Friday, March 30, 2012

Agony of the mimic artist

Agony of the mimic artist
Times of India By Neha Lalchandani

Parrots Comprise 50% Of The Wild Bird Trade, But Most Don't Survive The Ordeal

Did you know that keeping that ubiquitous mitthu at home is illegal? Indian wildlife laws state that trading in and keeping native birds is against the law. But ironically, it is absolutely legal to keep exotic birds in captivity. India has 12 species of parrots, of which eight are regularly traded. In fact, parrots form roughly 50% of the wild bird trade in India.

Chicks are captured across the country in winter and traded between December and June; the adults are traded throughout the year. The most common species is the rose-ringed parakeet while the most preferred species for trade is the Alexandrine parrot, as it has a superior ability to mimic humans and can adapt well to captivity.

Abrar Ahmed, consultant with Traffic India, says rescuing a bird is pointless since once a chick is separated from its parents, it rarely survives. "It is important to stop trade of the bird at the grassroots level. When being transported, the chicks are force-fed and treated in absolutely inhuman ways. Some die even before reaching the market. It is essential that the trade is stopped," he says.

Since May last year, there have been at least five reported seizures of parakeets in and around Delhi. More than 1,000 birds have been rescued; but rehabilitation schemes hold no promise for their survival. Most of the birds were rescued while they were being transported in state transport buses. "It is important to treat bird trade as an inter-state and international racket. Random occasional raids are not helpful at all. These cases cannot be seen in isolation. In fact, these occasional raids have only made the entire trade go underground," says Samir Sinha of Traffic.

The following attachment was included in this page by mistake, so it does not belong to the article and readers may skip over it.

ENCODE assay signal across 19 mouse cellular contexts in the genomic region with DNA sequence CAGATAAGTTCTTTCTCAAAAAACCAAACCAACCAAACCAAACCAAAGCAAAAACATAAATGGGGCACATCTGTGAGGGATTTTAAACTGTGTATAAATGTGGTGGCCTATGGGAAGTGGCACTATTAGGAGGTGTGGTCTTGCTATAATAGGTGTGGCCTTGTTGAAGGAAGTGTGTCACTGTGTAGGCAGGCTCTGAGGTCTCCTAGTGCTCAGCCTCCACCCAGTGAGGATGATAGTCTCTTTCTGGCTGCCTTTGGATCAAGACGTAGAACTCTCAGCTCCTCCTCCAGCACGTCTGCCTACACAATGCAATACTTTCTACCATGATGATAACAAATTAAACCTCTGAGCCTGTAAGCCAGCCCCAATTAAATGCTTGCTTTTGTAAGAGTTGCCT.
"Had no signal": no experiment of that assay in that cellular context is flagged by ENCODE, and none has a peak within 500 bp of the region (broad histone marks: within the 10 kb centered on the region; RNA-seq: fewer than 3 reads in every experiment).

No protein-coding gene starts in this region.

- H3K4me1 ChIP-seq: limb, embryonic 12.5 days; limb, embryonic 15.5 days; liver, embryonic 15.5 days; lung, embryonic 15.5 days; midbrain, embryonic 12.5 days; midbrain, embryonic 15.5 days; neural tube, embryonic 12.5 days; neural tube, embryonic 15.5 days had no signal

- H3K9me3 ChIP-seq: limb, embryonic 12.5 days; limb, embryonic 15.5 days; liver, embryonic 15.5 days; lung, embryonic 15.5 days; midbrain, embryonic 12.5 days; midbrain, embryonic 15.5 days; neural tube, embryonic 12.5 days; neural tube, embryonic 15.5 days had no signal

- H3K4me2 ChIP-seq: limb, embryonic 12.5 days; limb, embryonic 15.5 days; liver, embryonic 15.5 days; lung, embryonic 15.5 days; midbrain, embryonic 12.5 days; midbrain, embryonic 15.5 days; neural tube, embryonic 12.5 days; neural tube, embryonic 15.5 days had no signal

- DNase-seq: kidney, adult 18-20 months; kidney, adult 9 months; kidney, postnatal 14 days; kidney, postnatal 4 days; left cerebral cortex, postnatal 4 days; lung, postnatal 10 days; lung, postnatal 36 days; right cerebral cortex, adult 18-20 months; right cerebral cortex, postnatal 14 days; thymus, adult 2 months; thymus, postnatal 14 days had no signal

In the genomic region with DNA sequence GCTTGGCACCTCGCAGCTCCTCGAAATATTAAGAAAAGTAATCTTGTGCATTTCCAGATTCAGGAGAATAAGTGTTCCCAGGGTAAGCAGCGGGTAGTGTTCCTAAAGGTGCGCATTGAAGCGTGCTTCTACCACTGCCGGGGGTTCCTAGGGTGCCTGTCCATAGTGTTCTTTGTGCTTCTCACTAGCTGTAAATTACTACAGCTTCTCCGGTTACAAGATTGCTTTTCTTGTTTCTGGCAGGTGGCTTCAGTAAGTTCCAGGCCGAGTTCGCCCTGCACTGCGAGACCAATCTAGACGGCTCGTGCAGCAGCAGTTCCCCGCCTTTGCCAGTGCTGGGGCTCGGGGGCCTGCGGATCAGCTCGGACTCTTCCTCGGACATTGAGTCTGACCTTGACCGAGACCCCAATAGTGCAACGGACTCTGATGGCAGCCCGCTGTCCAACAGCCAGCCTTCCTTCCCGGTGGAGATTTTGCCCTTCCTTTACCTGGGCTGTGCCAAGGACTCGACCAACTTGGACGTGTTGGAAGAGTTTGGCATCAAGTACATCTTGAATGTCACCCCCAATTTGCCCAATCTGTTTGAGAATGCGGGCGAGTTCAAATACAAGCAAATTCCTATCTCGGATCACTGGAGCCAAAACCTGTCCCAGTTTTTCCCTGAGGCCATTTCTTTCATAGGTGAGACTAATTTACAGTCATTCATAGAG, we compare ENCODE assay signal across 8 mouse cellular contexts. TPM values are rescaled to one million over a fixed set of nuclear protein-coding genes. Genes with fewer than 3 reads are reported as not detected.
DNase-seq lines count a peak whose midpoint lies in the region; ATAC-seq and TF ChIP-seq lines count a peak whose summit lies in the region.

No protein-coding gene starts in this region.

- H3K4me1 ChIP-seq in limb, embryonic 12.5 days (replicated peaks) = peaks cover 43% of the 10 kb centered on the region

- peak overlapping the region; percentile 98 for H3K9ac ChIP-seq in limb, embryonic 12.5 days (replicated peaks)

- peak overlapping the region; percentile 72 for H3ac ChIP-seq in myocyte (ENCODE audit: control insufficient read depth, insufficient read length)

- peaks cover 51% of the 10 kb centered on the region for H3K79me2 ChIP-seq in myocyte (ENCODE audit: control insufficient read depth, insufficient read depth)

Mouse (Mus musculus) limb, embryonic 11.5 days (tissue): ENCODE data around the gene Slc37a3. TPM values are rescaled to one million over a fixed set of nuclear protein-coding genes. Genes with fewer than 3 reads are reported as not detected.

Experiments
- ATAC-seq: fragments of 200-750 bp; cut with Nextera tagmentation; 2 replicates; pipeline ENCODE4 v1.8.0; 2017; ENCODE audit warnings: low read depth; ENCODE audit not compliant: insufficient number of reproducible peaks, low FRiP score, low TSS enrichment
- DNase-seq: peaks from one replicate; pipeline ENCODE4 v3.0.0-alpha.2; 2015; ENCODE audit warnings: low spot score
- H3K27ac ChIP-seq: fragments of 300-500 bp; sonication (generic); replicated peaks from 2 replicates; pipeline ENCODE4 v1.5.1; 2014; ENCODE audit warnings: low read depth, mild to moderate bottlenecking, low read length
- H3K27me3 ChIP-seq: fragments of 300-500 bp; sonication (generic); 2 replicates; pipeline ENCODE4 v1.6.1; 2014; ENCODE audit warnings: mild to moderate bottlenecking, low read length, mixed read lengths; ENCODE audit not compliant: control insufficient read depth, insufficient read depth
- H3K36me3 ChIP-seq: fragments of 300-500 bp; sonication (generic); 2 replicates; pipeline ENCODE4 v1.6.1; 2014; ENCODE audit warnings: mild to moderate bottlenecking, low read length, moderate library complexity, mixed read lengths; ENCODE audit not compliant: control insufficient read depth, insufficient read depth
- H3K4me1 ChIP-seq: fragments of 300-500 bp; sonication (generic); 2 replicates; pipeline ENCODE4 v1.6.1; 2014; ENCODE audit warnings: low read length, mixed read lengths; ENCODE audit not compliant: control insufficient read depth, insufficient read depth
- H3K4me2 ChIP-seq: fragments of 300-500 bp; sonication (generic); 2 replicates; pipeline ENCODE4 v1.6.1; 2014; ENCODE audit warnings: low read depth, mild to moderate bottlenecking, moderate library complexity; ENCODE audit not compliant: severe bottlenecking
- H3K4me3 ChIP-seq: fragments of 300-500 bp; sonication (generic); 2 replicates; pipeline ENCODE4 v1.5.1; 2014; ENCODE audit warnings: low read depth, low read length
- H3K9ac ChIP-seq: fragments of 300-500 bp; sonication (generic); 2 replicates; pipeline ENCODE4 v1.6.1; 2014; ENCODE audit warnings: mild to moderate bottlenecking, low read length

Delhi, Mumbai, Hyderabad, Patna, Lucknow and Kolkata are the hubs of this trade. Delhi plays two roles in the illegal bird trade: while its bird market in Chandni Chowk is an important point where people from various states come to purchase, the city is also a major stopover for birds in transit.

Ahmed says Mumbai receives a large part of the consignment as it is the hub for West Asia. "However, Gujarat is also becoming an important centre and several seizures have been carried out in Ahmedabad. Many birds are being supplied to other countries from here," he says.

The Nicobar parakeet, Long-tailed parakeet and Derby's parakeet have been listed as 'near threatened' in the International Union for Conservation of Nature list. "Parrots usually nest in tree hollows, but monoculture plantations, lopping of old trees and plantation of exotic species are depriving them of nesting spots, leading to a sharp drop in their numbers. Unless demand for the birds stops, the trade will continue unabated," Ahmed adds.

Indian wildlife laws have a shocking clause. Caging a native bird is against the law, but keeping exotic species in captivity is perfectly legal. The Alexandrine parrot is the most traded bird in India
Males have distinct thin pink, black neck ring. Found in Indian sub-continent

Distinctive maroon shoulder patch. Found in forest patches in India

Males have plum magenta hood while females have dark violet grey or blue grey hood. Found throughout India

CAN'T TAKE WING: Wildlife activists say rescuing a bird is pointless as once a chick is separated from its parents, there are remote chances of its survival

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